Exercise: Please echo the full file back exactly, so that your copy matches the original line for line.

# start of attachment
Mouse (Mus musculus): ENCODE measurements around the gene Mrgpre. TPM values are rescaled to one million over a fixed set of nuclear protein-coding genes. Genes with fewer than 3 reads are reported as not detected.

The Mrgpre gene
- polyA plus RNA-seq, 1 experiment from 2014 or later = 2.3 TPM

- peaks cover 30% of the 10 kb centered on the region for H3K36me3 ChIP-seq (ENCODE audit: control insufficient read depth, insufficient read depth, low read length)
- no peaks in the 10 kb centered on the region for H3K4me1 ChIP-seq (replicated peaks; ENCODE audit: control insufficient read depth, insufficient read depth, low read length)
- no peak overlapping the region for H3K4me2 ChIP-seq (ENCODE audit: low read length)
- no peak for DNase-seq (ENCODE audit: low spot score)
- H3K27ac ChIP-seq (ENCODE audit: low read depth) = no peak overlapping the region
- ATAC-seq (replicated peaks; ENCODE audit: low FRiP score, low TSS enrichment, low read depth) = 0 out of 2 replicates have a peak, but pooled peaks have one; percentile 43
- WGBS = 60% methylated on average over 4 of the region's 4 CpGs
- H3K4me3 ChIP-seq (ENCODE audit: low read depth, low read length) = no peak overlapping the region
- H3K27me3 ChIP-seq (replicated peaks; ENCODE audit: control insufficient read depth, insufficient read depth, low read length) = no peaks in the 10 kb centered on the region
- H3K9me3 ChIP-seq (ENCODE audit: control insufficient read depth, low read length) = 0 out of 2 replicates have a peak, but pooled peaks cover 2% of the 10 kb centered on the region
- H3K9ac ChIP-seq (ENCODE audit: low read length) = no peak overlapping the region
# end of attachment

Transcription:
Mouse (Mus musculus): ENCODE measurements around the gene Mrgpre. TPM values are rescaled to one million over a fixed set of nuclear protein-coding genes. Genes with fewer than 3 reads are reported as not detected.

The Mrgpre gene
- polyA plus RNA-seq, 1 experiment from 2014 or later = 2.3 TPM

- peaks cover 30% of the 10 kb centered on the region for H3K36me3 ChIP-seq (ENCODE audit: control insufficient read depth, insufficient read depth, low read length)
- no peaks in the 10 kb centered on the region for H3K4me1 ChIP-seq (replicated peaks; ENCODE audit: control insufficient read depth, insufficient read depth, low read length)
- no peak overlapping the region for H3K4me2 ChIP-seq (ENCODE audit: low read length)
- no peak for DNase-seq (ENCODE audit: low spot score)
- H3K27ac ChIP-seq (ENCODE audit: low read depth) = no peak overlapping the region
- ATAC-seq (replicated peaks; ENCODE audit: low FRiP score, low TSS enrichment, low read depth) = 0 out of 2 replicates have a peak, but pooled peaks have one; percentile 43
- WGBS = 60% methylated on average over 4 of the region's 4 CpGs
- H3K4me3 ChIP-seq (ENCODE audit: low read depth, low read length) = no peak overlapping the region
- H3K27me3 ChIP-seq (replicated peaks; ENCODE audit: control insufficient read depth, insufficient read depth, low read length) = no peaks in the 10 kb centered on the region
- H3K9me3 ChIP-seq (ENCODE audit: control insufficient read depth, low read length) = 0 out of 2 replicates have a peak, but pooled peaks cover 2% of the 10 kb centered on the region
- H3K9ac ChIP-seq (ENCODE audit: low read length) = no peak overlapping the region